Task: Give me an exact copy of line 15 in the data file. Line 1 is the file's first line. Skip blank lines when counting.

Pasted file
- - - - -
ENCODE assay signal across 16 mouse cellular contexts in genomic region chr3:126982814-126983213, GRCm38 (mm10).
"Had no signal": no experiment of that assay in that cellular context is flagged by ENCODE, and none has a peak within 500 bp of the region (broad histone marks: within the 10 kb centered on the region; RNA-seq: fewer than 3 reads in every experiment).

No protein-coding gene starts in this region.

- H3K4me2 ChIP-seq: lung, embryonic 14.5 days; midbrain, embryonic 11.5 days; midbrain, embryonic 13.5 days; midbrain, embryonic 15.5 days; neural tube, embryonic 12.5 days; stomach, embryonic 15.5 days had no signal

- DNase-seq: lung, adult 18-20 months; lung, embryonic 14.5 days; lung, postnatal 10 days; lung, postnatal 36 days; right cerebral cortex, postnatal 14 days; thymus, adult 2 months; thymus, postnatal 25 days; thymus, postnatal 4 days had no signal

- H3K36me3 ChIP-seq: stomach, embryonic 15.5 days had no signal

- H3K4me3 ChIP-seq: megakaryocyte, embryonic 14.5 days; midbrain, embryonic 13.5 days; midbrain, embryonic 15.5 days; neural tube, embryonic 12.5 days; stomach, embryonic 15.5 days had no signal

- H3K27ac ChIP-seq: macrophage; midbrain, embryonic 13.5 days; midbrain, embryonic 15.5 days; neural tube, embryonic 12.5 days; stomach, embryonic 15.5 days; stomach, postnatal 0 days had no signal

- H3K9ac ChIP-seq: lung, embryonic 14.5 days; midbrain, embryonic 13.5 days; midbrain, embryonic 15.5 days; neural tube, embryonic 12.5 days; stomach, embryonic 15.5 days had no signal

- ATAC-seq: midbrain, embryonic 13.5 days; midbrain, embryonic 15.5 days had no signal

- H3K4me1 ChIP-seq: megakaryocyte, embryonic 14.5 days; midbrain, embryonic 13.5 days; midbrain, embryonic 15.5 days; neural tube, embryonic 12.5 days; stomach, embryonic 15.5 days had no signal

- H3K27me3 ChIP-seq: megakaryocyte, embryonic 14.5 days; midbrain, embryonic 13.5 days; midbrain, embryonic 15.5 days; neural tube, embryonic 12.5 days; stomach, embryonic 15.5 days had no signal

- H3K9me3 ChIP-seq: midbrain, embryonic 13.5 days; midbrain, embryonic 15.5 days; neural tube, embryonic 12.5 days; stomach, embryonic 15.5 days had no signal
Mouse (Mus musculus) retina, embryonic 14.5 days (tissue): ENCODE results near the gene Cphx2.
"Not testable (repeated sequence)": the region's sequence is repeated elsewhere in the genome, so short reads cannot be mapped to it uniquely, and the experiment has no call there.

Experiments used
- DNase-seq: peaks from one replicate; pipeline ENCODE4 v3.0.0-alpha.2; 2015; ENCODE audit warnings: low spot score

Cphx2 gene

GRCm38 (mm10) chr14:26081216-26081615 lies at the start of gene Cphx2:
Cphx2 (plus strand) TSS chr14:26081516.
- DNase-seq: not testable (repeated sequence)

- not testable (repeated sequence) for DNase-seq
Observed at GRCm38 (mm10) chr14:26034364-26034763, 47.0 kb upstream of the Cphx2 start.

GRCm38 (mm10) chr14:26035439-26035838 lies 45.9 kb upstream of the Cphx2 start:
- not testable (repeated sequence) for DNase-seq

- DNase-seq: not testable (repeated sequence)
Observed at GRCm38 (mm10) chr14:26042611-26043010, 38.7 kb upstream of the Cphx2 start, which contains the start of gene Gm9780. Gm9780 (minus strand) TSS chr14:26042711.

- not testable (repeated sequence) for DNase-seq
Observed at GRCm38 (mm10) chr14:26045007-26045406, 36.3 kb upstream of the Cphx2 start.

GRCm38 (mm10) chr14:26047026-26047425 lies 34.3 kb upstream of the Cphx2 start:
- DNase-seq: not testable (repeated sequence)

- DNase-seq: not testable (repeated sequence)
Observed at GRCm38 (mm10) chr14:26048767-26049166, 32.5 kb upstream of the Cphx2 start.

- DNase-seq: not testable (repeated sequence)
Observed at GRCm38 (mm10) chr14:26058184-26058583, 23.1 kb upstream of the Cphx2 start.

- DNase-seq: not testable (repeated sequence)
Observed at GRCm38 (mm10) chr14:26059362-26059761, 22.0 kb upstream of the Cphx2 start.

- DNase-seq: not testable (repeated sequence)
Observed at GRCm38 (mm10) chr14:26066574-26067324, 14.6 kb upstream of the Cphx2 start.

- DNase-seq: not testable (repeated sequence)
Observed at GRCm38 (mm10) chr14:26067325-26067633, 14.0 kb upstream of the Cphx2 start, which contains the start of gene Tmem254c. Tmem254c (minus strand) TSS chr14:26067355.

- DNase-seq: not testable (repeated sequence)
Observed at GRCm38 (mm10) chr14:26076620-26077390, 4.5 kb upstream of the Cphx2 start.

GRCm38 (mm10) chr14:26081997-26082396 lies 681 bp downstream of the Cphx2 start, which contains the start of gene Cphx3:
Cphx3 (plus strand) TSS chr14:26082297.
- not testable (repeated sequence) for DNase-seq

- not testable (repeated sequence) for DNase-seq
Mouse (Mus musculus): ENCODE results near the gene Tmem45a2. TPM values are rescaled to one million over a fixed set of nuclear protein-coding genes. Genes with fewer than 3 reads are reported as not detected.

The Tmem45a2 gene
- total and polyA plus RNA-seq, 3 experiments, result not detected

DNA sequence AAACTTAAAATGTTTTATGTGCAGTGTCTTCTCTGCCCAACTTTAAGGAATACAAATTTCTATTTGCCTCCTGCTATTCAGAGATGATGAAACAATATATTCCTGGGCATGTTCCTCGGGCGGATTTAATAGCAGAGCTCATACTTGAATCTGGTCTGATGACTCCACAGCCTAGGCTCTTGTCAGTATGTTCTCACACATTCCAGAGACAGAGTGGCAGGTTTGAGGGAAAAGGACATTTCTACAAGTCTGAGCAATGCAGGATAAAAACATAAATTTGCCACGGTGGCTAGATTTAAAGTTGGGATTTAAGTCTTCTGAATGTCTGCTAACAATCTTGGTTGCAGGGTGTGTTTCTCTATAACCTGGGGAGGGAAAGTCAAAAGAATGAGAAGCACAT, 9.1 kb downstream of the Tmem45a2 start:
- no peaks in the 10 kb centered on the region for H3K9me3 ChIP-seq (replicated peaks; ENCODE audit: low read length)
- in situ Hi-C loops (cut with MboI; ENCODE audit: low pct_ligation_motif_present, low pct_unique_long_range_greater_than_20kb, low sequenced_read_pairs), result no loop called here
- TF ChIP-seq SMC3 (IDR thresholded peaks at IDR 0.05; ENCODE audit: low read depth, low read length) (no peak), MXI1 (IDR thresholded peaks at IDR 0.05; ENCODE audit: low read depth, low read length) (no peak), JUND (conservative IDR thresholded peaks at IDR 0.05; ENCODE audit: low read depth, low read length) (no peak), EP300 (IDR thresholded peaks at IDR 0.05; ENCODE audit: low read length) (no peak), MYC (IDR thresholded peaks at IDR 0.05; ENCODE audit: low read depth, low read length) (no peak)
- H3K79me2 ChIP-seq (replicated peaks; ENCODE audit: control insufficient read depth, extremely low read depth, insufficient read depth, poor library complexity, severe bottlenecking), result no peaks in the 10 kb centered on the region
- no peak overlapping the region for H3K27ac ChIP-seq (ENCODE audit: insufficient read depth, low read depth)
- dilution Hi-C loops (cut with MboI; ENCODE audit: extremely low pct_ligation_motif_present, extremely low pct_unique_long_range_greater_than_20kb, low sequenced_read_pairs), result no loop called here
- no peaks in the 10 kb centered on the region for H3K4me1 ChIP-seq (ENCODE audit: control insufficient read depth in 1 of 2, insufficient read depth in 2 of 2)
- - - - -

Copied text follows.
"Not testable (repeated sequence)": the region's sequence is repeated elsewhere in the genome, so short reads cannot be mapped to it uniquely, and the experiment has no call there.